Death of a neigh-sayer.
Two hoofs belonging to two of the Pettyjohn Ranch thoroughbreds are discovered at the dump by worker Hugh Davoren, who grew up fixing things around the place when it belonged to old Reuben and his son, and sassy Celia Thayer flirted with all the men around, including adolescent Hugh. Currently, the ranch, straddling the border between Montana and Canada, belongs to Wesley and Laurie Balcomb, dilettante ranchers and horse-raisers. Laurie, a dead ringer for the bygone Celia, suddenly seems interested in Hugh, but he’s got enough trouble on his hands without romancing the owner’s wife. Fighting with Reuben’s drunken son Kirk, he kills him in self-defense and buries the body with the help of his Blackfoot pal Madbird. Then he’s ordered off the ranch when Wesley accuses him, rightly, of taking lumber from the place. Still, the boards had been discarded, the firing seems capricious—at least to Hugh—and in trying to salvage his reputation and life, he keeps bumping into Celia’s double and discovering that Wesley’s interest in the spread and the thoroughbreds is a cover-up for a get-rich scheme centering on the ranch’s proximity to Canada.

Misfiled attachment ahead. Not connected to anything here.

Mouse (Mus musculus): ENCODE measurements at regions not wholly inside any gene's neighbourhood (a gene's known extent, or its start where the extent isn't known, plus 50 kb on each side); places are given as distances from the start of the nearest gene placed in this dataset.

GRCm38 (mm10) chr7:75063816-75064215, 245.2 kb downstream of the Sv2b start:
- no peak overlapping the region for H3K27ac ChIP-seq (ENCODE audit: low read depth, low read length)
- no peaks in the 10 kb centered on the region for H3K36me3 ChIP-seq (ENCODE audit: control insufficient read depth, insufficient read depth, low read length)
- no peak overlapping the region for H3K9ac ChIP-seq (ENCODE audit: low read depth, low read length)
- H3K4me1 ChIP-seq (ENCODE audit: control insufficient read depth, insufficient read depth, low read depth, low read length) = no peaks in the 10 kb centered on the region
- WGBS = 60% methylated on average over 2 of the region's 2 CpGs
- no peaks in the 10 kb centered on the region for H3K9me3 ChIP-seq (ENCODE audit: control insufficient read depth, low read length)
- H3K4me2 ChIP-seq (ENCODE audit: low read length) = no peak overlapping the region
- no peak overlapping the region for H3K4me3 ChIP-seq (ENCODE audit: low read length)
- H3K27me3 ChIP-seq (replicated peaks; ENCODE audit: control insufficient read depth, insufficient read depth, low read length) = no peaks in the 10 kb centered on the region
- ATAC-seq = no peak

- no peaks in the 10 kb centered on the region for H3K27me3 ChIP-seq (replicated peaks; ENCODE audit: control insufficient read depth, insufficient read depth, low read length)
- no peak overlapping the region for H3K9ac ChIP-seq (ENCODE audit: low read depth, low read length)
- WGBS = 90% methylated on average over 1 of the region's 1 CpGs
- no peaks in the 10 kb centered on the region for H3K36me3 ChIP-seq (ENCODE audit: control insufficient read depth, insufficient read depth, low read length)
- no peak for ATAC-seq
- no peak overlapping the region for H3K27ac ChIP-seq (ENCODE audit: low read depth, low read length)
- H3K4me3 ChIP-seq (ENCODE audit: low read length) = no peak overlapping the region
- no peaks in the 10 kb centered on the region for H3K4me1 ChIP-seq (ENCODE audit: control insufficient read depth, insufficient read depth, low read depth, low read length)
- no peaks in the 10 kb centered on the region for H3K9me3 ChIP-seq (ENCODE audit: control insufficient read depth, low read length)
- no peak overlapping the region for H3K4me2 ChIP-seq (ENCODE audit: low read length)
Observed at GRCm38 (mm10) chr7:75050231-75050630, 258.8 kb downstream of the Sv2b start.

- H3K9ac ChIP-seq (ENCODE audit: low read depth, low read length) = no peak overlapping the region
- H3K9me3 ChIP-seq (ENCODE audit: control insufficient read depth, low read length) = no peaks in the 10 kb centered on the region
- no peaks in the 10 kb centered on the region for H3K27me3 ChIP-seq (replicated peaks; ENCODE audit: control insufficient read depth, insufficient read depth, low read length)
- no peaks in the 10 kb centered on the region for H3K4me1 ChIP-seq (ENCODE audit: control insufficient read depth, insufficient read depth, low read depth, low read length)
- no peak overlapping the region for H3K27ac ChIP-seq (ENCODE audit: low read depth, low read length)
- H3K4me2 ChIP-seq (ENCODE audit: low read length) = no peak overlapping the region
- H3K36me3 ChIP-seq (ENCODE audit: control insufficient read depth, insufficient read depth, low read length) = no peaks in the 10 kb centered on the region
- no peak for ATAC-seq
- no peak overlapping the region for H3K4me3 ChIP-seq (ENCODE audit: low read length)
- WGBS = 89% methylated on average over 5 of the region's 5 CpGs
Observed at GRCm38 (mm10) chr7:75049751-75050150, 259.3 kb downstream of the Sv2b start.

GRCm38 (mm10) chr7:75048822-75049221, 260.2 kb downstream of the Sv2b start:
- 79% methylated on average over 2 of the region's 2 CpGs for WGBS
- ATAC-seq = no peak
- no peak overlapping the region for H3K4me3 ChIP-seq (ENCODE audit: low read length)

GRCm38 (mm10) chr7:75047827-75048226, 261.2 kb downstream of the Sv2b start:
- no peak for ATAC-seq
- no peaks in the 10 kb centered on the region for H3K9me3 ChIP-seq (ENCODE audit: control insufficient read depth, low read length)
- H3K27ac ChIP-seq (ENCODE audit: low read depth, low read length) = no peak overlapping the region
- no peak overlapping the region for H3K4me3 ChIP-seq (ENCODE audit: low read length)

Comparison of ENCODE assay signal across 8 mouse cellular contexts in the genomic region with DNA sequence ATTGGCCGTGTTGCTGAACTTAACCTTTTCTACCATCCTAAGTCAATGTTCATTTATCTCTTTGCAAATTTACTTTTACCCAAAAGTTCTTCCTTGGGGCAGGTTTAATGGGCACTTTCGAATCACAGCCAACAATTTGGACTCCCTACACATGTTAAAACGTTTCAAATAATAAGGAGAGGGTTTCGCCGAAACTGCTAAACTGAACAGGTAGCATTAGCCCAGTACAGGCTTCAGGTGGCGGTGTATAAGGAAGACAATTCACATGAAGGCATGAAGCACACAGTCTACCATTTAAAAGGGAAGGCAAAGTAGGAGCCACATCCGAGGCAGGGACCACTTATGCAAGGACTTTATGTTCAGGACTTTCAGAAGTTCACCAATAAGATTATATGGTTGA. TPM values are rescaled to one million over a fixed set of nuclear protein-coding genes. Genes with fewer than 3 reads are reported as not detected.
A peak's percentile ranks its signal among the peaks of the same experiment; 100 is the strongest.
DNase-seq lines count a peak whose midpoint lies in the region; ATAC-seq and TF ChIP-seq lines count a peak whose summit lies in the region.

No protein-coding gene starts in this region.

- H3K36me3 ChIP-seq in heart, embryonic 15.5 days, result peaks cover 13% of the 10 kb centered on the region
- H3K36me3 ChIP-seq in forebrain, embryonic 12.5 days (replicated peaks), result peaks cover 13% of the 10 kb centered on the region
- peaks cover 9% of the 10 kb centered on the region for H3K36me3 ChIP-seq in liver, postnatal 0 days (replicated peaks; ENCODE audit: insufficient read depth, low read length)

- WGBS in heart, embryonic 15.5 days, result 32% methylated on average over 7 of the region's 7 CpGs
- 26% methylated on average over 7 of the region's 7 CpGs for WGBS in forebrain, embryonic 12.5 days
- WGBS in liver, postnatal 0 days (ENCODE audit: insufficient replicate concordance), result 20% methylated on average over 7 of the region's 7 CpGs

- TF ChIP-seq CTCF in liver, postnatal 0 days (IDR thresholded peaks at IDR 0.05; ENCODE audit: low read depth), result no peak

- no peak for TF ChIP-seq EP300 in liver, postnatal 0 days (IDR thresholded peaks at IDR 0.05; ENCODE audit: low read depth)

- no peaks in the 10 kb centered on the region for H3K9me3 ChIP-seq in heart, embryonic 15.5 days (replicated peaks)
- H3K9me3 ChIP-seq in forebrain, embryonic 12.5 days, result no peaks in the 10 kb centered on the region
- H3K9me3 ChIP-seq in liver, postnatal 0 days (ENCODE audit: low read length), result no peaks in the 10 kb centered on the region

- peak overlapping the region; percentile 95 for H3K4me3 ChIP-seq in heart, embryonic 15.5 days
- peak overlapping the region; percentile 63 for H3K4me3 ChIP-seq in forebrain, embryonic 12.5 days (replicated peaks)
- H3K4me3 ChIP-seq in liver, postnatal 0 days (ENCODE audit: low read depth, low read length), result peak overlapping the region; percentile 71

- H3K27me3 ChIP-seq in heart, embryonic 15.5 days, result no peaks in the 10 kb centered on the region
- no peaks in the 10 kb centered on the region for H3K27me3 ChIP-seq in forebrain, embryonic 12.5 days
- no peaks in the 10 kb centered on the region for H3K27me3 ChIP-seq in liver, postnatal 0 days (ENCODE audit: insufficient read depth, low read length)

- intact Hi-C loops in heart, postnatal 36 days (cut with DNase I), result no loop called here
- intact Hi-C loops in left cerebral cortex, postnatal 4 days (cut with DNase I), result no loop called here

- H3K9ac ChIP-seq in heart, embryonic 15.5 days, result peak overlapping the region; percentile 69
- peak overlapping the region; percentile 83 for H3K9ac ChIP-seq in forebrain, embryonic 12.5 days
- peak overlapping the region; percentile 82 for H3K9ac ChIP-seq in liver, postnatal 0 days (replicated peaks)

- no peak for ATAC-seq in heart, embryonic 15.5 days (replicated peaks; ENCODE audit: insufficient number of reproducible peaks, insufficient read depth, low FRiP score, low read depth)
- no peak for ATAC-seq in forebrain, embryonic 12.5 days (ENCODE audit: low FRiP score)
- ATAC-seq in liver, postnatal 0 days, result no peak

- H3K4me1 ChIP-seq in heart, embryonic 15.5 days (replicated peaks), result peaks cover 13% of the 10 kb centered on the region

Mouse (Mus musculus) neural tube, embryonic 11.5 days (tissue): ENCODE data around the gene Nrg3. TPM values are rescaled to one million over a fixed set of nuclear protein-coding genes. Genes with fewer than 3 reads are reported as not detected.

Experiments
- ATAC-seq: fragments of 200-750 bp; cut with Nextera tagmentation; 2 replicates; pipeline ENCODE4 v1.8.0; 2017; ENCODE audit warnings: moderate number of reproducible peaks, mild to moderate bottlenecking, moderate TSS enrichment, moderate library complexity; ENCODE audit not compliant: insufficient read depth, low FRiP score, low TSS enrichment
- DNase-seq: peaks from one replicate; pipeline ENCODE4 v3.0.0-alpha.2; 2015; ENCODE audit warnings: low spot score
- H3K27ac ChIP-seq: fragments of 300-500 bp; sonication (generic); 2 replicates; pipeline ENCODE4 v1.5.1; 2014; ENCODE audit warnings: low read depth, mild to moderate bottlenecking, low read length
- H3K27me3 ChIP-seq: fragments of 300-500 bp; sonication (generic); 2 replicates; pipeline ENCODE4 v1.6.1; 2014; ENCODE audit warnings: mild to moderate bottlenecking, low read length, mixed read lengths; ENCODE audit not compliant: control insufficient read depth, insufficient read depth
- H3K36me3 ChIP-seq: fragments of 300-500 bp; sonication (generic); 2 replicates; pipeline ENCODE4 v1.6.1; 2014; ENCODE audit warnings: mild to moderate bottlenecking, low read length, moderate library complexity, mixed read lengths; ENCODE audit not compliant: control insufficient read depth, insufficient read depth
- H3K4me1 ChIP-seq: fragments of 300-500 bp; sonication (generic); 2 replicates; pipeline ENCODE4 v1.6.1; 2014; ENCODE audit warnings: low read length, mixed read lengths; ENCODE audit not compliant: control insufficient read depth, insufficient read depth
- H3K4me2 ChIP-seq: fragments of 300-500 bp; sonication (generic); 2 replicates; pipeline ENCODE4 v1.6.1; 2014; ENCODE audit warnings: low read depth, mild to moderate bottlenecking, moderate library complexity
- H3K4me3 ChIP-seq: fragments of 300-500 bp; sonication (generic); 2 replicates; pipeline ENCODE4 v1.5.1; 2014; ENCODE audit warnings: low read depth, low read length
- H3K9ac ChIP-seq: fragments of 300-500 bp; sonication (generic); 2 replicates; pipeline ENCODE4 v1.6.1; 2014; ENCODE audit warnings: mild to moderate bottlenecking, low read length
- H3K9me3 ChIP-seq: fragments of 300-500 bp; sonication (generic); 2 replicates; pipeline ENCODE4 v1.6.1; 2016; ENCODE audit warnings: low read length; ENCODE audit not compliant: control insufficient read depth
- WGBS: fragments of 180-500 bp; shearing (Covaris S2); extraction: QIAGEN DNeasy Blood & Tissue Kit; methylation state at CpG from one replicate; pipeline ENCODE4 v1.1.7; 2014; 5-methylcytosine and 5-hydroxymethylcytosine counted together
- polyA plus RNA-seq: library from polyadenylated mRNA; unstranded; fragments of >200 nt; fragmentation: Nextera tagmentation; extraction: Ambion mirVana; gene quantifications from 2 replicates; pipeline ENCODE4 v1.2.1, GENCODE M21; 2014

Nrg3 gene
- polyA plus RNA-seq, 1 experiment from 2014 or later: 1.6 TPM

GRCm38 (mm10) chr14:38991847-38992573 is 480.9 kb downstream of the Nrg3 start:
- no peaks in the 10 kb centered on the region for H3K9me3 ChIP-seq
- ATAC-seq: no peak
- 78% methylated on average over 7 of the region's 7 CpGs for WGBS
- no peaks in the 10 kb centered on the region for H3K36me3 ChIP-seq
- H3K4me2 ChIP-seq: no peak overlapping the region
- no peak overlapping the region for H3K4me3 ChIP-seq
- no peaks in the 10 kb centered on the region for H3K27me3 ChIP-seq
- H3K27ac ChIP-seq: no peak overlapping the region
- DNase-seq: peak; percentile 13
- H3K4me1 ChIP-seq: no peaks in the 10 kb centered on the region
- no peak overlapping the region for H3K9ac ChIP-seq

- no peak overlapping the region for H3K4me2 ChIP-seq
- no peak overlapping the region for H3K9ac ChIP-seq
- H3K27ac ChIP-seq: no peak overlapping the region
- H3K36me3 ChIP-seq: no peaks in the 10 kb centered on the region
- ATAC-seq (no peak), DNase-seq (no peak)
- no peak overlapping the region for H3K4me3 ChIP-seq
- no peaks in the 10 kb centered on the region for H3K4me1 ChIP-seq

A sprawling western saga, more Edna Ferber than Agatha Christie, from the author of the Monks medical mysteries (To the Bone, 2003, etc.). Readers with a taste for escalating violence, Native American ritual and intergenerational lust may stick around to the end.